Professor Reflects on Role at the Council of Economic Advisers in D.C.
After memorable encounters with the president and collaborating with some of the world’s top economic experts, Frances C. Moore, an associate professor with the Department of Environmental Science and Policy (ESP), is shedding light on the relationship between research and real-world decision-making.
Moore spent the past year in Washington, D.C., serving as a senior economist with the Council of Economic Advisers, or CEA. The council is part of the Executive Office of the President that provides objective economic analysis and makes policy recommendations for economic growth and stability. Each year, the CEA releases the Economic Report of the President (ERP). When Moore began her term in September 2022, a big portion of her work focused on helping to write the chapter in the 2023 ERP dedicated to better managing weather risk in the changing climate.
“This was a real opportunity to dive into questions about, ‘how will climate change affect the U.S.?’ and ‘how will it affect the well-being and economic prosperity of people and communities in the U.S.?’ and ‘what might good federal adaptation policy look like?’” Moore said.
The council is composed of a chair and two members who are appointed by the president. They recruit a team of senior and staff economists, and research assistants across a wide range of economic fields. Collaborating with experts from across the country on policy-relevant issues was a highlight of her experience.
“Working with a team of people who are experts in the many different aspects of economics, like labor, health, education, international issues and trade, was a really great opportunity,” she said. “That was such a privilege and one of my favorite things about the year.”
Much of her focus was on energy and environmental issues, particularly climate change policy, including both reducing greenhouse gas emissions as well as adaptation and risk management. At CEA, she worked on ways to implement the Inflation Reduction Act of 2022, a federal investment to build out clean energy and lower greenhouse gas emissions.
Moore’s research combines climate science and economics to better understand the effects of climate change and society’s ability to adapt to those impacts. A major aspect of her work focuses on quantifying the social and economic costs of greenhouse gas emissions — often referred to as the social cost of carbon — to improve estimates of the benefits of emissions reductions.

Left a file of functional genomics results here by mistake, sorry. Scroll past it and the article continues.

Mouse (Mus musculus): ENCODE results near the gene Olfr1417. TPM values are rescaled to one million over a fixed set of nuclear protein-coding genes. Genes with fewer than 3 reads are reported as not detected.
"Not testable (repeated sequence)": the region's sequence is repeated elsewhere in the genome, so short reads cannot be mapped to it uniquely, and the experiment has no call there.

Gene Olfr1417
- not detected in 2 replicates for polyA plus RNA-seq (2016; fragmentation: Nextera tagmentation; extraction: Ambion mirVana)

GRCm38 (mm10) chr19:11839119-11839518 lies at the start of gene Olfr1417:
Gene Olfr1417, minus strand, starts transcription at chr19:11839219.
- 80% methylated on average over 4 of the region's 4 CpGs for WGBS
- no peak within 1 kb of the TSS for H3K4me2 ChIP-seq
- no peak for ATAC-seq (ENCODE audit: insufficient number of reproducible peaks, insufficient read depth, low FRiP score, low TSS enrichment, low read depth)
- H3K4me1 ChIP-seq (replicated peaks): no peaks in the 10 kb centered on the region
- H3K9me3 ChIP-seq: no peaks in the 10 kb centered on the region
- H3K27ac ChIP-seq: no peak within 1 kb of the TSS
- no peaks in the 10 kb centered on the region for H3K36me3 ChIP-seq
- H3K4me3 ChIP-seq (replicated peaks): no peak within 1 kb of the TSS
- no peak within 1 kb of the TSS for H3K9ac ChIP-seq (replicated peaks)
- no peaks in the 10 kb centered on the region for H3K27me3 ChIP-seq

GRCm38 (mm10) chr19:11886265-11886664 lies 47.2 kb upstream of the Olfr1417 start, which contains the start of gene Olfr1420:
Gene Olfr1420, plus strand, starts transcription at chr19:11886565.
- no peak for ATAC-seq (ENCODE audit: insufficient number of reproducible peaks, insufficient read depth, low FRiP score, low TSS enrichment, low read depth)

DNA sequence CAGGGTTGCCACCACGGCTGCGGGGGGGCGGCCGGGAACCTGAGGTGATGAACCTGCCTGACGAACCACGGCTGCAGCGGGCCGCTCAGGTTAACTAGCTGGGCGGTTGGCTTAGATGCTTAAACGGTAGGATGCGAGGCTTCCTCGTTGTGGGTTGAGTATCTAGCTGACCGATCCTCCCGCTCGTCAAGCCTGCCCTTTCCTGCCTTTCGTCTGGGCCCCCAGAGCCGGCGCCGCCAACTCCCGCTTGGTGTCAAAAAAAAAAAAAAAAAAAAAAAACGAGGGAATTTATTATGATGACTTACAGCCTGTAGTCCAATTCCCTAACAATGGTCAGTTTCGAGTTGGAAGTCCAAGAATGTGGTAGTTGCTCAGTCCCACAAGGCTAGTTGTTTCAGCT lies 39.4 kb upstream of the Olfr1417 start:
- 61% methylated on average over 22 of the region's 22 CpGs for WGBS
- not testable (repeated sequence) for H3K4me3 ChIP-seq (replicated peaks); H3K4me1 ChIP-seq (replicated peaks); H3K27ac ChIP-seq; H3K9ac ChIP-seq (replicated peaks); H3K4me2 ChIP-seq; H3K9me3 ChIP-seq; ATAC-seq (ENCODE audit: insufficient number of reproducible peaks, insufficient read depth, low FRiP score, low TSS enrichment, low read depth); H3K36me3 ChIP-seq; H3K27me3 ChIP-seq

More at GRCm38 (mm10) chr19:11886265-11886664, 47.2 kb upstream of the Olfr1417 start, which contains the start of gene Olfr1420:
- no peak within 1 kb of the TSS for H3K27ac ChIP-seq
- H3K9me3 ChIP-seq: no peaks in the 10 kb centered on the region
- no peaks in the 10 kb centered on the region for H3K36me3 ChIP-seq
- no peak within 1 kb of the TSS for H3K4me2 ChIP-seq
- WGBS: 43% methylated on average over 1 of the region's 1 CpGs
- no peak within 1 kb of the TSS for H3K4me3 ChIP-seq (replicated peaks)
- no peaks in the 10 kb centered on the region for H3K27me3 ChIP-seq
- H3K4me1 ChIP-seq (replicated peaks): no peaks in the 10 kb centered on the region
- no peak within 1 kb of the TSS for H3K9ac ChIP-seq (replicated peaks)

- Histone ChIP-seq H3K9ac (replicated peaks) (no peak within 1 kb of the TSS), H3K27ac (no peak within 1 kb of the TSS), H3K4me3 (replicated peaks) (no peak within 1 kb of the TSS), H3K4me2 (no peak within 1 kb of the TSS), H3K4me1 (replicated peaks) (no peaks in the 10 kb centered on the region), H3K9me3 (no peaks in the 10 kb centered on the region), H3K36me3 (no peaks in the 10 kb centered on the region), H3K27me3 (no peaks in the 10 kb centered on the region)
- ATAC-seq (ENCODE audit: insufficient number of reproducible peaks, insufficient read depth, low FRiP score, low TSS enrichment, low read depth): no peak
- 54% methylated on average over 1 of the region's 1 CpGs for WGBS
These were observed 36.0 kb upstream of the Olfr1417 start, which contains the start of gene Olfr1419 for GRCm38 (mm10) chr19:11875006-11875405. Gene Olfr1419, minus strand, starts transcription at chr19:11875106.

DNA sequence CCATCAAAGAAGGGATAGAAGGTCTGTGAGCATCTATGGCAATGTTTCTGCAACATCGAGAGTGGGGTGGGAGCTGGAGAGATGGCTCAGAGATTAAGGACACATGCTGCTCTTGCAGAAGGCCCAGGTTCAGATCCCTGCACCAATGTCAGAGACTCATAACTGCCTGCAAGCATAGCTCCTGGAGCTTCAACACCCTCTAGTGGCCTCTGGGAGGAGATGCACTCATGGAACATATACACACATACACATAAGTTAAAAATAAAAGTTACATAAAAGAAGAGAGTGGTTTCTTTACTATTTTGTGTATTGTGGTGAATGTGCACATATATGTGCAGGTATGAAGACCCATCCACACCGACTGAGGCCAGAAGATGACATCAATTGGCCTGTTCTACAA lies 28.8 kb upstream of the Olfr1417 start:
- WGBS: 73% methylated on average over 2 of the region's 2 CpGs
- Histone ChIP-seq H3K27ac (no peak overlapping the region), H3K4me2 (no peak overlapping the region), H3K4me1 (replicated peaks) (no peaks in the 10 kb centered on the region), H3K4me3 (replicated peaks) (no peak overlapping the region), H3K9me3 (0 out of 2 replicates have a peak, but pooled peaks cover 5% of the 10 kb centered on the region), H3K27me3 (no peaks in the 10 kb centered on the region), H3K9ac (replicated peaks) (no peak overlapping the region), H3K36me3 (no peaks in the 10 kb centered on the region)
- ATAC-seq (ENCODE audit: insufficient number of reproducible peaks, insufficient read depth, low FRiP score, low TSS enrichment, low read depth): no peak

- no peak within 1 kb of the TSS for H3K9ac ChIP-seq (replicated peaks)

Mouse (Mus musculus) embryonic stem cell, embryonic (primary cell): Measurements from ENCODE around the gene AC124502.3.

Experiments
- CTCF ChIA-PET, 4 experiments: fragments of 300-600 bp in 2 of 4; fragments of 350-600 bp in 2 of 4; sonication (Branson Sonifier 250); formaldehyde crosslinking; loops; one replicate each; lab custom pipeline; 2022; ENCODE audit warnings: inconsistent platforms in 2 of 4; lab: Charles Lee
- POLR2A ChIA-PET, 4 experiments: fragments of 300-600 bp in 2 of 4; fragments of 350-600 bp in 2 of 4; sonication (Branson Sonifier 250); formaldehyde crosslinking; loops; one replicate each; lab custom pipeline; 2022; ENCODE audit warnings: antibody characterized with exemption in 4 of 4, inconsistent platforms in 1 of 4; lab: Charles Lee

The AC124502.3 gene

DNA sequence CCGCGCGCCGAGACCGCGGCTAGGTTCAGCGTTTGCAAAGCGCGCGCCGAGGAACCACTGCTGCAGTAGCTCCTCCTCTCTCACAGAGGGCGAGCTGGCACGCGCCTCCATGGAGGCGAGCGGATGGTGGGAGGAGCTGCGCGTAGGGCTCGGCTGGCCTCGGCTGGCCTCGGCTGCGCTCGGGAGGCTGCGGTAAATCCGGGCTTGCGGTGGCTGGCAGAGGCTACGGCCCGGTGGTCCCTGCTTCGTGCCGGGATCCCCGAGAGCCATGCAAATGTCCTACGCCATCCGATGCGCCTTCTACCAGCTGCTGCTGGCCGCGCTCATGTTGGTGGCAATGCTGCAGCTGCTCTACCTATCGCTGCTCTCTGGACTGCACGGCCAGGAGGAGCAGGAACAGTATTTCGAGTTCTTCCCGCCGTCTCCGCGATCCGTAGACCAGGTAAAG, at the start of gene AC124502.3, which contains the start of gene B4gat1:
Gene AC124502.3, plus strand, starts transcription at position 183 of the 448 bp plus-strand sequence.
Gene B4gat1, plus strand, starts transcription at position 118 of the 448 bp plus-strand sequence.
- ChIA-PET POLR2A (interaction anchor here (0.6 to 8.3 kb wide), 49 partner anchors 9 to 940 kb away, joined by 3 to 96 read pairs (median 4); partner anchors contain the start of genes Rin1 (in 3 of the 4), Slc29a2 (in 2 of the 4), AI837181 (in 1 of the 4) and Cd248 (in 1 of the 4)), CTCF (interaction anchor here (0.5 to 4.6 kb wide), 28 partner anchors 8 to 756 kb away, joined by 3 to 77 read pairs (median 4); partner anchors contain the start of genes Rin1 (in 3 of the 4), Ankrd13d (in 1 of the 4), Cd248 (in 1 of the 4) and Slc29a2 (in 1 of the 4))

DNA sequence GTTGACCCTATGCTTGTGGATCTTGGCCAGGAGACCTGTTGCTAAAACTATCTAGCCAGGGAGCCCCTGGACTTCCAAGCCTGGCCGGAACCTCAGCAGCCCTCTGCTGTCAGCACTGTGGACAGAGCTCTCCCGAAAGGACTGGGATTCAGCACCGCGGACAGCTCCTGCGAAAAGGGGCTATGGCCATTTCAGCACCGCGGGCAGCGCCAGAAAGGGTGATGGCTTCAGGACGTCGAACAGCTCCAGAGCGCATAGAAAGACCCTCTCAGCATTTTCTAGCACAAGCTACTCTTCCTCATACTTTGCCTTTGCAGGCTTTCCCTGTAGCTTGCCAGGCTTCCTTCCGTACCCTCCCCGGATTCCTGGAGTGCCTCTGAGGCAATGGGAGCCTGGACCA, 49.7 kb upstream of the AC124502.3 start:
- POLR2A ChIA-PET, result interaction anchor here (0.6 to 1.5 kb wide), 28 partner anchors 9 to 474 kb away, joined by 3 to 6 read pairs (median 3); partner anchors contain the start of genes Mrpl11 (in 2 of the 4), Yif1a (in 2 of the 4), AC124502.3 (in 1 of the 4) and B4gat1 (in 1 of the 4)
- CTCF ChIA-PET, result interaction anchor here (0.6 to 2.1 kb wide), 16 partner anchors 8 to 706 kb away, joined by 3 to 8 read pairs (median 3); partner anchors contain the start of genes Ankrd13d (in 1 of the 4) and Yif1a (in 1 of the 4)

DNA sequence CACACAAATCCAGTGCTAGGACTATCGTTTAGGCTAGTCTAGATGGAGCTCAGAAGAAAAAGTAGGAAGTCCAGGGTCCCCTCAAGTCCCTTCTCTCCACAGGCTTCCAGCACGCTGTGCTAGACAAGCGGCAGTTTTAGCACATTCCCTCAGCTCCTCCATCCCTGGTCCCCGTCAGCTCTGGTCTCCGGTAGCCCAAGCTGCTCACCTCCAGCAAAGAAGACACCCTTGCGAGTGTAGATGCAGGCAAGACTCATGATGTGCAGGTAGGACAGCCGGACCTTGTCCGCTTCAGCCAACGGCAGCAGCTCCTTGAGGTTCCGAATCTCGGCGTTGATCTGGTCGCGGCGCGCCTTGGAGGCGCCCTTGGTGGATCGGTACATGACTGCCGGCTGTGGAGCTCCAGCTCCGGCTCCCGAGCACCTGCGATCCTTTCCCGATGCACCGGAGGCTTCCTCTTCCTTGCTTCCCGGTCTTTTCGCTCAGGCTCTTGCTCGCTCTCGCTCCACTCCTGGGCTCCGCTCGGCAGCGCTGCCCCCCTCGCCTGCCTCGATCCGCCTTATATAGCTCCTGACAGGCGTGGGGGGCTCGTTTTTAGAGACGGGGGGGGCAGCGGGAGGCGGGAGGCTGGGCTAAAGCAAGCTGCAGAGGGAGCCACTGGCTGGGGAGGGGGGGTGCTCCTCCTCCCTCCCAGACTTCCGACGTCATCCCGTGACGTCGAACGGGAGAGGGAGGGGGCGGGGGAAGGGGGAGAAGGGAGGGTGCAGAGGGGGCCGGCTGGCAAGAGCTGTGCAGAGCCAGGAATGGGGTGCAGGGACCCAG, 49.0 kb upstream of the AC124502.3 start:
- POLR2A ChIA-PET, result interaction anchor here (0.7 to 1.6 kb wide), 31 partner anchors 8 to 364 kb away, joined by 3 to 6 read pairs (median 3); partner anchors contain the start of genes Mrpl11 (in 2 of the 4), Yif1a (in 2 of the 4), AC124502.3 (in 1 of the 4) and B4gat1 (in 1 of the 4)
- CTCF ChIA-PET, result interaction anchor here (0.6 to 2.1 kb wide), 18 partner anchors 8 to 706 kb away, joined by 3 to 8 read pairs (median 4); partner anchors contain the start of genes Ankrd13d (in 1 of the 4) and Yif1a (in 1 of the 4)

At CEA, Moore said she worked to implement part of an Executive Order on Climate-Related Financial Risks by helping develop methods to integrate climate change risks into forecasts of economic growth. This forecast of key macroeconomic variables, including gross domestic product (GDP) growth, inflation and interest rates, serves as an input to the administration’s budget proposals.
“That’s something that the CEA does, it looks out 10 years, 25 years, and projects what GDP growth is going to be, because that’s a really important input for budgeting,” Moore explained. “It was fascinating learning about macroeconomics and how forecasting works.”
Now she’s sharing some of her experiences from D.C. in the classroom at UC Davis. She was a guest lecturer during a climate policy course taught by ESP Professor Michael Springborn, where she talked about her work and the lessons she learned about policymaking. She’s teaching two classes this quarter, an introductory environmental data science class and master’s level environmental policy class, and plans to incorporate some of the ideas, research and policy goals that emerged from her time with the CEA.
Fun in the West Wing
While much of her time was spent on conducting important analytical work, she did have some fun, too. Moore said one of the perks of being a staff member in the Executive Office of the President is that you’re allowed to invite guests to tour the West Wing on evenings and weekends, so she gave some family and friends an inside look at the Oval Office and the often-seen-on-television press briefing room. She also went bowling in the presidential bowling alley in the basement of the Eisenhower Executive Office Building.
Working in the nation’s capital allowed for two encounters with President Joe Biden, including a chance to pose for a photo with him after the CEA marked the release of its annual economic report.
Overall, Moore said she enjoyed living in Washington, D.C., and the experience of working with experts from all over the country on important issues to help shape the future of our country.
“It was an amazing opportunity and such an exciting time for climate policy at the federal level; it’s definitely something that is going to stay with me,” she said.